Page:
Channel

Nvim :help pages, generated from source using the tree-sitter-vimdoc parser.


Nvim asynchronous IO

1. Introduction channel-intro

Channels are nvim's way of communicating with external processes.
There are several ways to open a channel:
1. Through stdin/stdout when nvim is started with --headless, and a startup script or --cmd command opens the stdio channel using stdioopen().
2. Through stdin, stdout and stderr of a process spawned by jobstart().
3. Through the PTY master end of a PTY opened with jobstart(..., {'pty': v:true}) or termopen().
4. By connecting to a TCP/IP socket or named pipe with sockconnect().
5. By another process connecting to a socket listened to by nvim. This only supports RPC channels, see rpc-connecting.
Channels support multiple modes or protocols. In the most basic mode of operation, raw bytes are read and written to the channel. The RPC protocol, based on the msgpack-rpc standard, enables nvim and the process at the other end to send remote calls and events to each other. The builtin terminal-emulator is also implemented on top of PTY channels.
Channel Id channel-id
Each channel is identified by an integer id, unique for the life of the current Nvim session. Functions like stdioopen() return channel ids; functions like chansend() consume channel ids.

2. Reading and writing raw bytes channel-bytes

Channels opened by Vimscript functions operate with raw bytes by default. For a job channel using RPC, bytes can still be read over its stderr. Similarly, only bytes can be written to Nvim's own stderr.
channel-callback
on_stdout({chan-id}, {data}, {name}) on_stdout
on_stderr({chan-id}, {data}, {name}) on_stderr
on_stdin({chan-id}, {data}, {name}) on_stdin
on_data({chan-id}, {data}, {name}) on_data
Scripts can react to channel activity (received data) via callback functions assigned to the on_stdout, on_stderr, on_stdin, or on_data option keys. Callbacks should be fast: avoid potentially slow/expensive work.
Parameters:
{chan-id} Channel handle. channel-id
{data} Raw data (readfile()-style list of strings) read from the channel. EOF is a single-item list: ['']. First and last items may be partial lines! channel-lines
{name} Stream name (string) like "stdout", so the same function can handle multiple streams. Event names depend on how the channel was opened and in what mode/protocol.
channel-buffered The callback is invoked immediately as data is available, where a single-item list [''] indicates EOF (stream closed). Alternatively set the stdout_buffered, stderr_buffered, stdin_buffered, or data_buffered option keys to invoke the callback only after all output was gathered and the stream was closed. E5210 If a buffering mode is used without a callback, the data is saved in the stream {name} key of the options dict. It is an error if the key exists.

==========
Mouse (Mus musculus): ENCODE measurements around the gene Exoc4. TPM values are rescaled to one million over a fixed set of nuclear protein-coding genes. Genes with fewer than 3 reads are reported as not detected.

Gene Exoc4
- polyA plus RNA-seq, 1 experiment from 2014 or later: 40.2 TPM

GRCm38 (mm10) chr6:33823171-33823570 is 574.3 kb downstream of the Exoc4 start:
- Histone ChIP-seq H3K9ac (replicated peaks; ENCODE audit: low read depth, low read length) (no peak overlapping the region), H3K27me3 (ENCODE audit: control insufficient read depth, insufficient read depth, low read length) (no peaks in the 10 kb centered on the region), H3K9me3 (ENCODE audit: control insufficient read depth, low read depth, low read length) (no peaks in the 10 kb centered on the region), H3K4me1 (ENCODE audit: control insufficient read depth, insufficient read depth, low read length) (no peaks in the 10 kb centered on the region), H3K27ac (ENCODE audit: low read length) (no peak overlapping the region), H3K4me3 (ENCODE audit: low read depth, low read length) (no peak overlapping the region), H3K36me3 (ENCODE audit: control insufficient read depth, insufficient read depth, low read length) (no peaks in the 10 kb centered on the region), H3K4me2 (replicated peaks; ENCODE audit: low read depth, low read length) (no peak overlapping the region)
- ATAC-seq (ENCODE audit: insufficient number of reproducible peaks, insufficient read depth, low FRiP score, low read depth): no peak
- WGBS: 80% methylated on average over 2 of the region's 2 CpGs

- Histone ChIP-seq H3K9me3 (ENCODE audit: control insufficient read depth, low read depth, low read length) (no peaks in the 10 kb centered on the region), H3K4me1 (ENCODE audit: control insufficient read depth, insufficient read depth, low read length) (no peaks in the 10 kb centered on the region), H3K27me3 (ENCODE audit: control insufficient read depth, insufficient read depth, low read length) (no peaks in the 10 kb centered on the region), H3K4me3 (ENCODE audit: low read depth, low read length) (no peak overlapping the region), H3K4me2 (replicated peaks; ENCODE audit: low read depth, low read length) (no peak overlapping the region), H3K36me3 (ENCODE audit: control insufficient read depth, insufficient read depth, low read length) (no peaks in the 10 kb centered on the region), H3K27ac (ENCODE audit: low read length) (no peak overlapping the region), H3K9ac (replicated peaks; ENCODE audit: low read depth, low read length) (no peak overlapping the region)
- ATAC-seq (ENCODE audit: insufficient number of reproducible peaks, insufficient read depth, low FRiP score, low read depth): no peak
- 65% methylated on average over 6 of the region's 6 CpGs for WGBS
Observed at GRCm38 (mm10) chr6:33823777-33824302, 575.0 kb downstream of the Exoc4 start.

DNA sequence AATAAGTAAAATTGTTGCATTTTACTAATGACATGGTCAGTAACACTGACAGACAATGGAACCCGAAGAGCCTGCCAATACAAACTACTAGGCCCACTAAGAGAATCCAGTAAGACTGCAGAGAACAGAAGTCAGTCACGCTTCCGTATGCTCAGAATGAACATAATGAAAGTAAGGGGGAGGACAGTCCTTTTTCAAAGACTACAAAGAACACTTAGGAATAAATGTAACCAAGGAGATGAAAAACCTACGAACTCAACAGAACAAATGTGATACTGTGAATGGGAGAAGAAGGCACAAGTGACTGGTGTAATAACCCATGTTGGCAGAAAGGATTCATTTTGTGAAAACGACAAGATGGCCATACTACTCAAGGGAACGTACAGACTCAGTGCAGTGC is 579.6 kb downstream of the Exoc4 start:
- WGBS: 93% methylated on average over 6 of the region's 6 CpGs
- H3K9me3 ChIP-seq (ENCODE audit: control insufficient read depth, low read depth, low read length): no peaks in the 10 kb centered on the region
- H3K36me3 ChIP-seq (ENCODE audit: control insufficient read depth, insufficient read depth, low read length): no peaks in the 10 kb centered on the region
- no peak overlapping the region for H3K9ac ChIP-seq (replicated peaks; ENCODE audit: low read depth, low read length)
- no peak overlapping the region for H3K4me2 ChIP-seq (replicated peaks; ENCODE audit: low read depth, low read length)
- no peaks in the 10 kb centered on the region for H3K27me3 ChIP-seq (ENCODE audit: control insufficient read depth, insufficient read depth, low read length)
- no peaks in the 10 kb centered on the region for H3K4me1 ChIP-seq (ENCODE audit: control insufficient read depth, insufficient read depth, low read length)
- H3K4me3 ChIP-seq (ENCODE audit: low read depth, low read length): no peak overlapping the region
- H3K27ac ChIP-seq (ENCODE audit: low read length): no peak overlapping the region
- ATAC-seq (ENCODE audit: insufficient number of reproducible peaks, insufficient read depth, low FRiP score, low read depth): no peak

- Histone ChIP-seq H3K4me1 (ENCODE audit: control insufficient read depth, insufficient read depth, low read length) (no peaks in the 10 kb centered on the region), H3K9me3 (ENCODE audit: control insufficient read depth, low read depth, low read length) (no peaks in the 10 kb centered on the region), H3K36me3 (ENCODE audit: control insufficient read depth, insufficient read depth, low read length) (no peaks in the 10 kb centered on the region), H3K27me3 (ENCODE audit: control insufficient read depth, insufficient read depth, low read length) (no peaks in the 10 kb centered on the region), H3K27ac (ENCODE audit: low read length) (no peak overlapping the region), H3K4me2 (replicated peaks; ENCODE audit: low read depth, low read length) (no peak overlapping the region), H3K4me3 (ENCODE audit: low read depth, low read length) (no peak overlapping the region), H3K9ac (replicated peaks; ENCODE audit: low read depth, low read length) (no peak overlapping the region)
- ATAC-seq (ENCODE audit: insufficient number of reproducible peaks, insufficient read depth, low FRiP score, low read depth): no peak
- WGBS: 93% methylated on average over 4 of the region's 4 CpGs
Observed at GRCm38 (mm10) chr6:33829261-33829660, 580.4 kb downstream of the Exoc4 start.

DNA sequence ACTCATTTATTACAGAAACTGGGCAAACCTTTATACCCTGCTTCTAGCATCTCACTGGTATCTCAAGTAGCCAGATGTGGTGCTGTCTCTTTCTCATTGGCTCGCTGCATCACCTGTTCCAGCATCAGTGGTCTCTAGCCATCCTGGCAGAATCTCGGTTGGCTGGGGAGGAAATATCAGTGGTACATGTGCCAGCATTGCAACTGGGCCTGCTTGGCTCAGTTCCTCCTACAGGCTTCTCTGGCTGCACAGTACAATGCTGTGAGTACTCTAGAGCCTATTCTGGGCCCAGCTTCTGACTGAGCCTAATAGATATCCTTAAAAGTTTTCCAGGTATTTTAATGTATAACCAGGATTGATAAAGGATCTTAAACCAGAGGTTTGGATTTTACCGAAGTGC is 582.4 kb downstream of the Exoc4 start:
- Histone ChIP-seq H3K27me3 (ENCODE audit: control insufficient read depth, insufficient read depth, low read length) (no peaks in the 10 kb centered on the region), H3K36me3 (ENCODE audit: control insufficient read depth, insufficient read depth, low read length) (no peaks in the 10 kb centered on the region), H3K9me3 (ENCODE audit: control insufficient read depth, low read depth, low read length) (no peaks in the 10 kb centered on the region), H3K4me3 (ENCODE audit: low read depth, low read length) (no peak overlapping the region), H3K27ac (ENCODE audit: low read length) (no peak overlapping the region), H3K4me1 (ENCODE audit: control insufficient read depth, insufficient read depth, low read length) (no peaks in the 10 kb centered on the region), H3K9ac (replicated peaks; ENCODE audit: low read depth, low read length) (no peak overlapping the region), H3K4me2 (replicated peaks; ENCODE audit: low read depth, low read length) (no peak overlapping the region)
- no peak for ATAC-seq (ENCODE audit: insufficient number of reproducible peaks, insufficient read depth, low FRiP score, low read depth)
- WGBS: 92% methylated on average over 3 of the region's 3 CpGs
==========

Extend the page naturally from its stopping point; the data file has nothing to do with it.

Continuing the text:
channel-lines Stream event handlers receive data as it becomes available from the OS, thus the first and last items in the {data} list may be partial lines. Empty string completes the previous partial line. Examples (not including the final [''] emitted at EOF):
foobar may arrive as ['fo'], ['obar']
foo\nbar may arrive as
['foo','bar']
or ['foo',''], ['bar']
or ['foo'], ['','bar']
or ['fo'], ['o','bar']
There are two ways to deal with this:
1. To wait for the entire output, use channel-buffered mode.
2. To read line-by-line, use the following code:
let s:lines = ['']
func! s:on_event(job_id, data, event) dict
  let eof = (a:data == [''])
  " Complete the previous line.
  let s:lines[-1] .= a:data[0]
  " Append (last item may be a partial line, until EOF).
  call extend(s:lines, a:data[1:])
endf
If the callback functions are Dictionary-functions, self refers to the options dictionary containing the callbacks. Partials can also be used as callbacks.
Data can be sent to the channel using the chansend() function. Here is a simple example, echoing some data through a cat-process:
function! s:OnEvent(id, data, event) dict
  let str = join(a:data, "\n")
  echomsg str
endfunction
let id = jobstart(['cat'], {'on_stdout': function('s:OnEvent') } )
call chansend(id, "hello!")
Here is a example of setting a buffer to the result of grep, but only after all data has been processed:
function! s:OnEvent(id, data, event) dict
  call nvim_buf_set_lines(2, 0, -1, v:true, a:data)
endfunction
let id = jobstart(['grep', '^[0-9]'], { 'on_stdout': function('s:OnEvent'),
                                      \ 'stdout_buffered':v:true } )

call chansend(id, "stuff\n10 PRINT \"NVIM\"\nxx")
" no output is received, buffer is empty

call chansend(id, "xx\n20 GOTO 10\nzz\n")
call chanclose(id, 'stdin')
" now buffer has result
For additional examples with jobs, see job-control.